Are any of you having problems with similar issues? If so, please feel free to comment and share your experiences and/or your suggestions for coping with them.

Live well,

 because a migraine is NOT "just a headache"
Visit MigraineDisease.com

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Matt Harvey Owes People with Migraine an Apology

DiseaseNotExcuseIn case you haven't seen this news, New York Mets player Matt Harvey called in sick from Saturday's game, saying he couldn't play because he had a Migraine.

The events leading up to his calling in sick aren't totally clear, but what is clear is that he was out past curfew Friday night, drinking champagne, vodka, and tequila. Saturday morning, he was out playing golf. For missing Saturday's game, Harvey was suspended for three games, which cost him $84,016.

One report quotes a friend of Harvey's as saying that he did have a Migraine Saturday afternoon, but Harvey didn't mention having one when he publicly apologized for his behavior yesterday. Harvey apologized repeatedly and profusely to his team mates and to Mets fans.

Did Harvey have a Migraine Saturday? I don't know, but if he did, I have to wonder if it was triggered by the partying Friday night, a lack of sleep, and/or the golfing Saturday morning. What I do know is that Mets rules include a curfew the night before a game, and he definitely broke that. I also know that a responsible person with Migraine disease would have been at home getting plenty of rest Friday night and taking care of himself in order to avoid a Migraine and be prepared for the game.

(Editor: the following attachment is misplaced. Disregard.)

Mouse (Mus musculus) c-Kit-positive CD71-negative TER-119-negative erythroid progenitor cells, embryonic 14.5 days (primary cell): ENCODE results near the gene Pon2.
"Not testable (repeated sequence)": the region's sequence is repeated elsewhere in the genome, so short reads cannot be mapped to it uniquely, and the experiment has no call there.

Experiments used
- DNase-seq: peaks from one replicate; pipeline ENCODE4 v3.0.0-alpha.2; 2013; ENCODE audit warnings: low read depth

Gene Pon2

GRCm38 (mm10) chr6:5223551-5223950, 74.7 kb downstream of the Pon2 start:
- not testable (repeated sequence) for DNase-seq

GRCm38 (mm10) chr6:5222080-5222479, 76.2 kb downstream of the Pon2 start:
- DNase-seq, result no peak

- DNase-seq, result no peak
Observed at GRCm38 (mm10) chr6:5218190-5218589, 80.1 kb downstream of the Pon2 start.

While Harvey apologized to his team mates and Mets fans yesterday, he left out another group of people to whom he should have apologized — people living with Migraine. We live with more than enough social stigma and more than enough doubt when one of us needs to miss work because of a Migraine. Harvey's very public behavior reflects badly on all of us. It's a very public example of someone who used Migraine as an excuse.

Mr. Harvey, Migraine is a disease, NOT an excuse. You owe us a very big, very public apology.

To all of you reading this who have Twitter accounts, please tweet this post, use the hashtag #Migraine, and tag Mr. Harvey. His Twitter ID is @MattHarvey33.

Live well,

PurpleRibbonTiny Teri1

 

 because a migraine is NOT "just a headache"
Visit MigraineDisease.com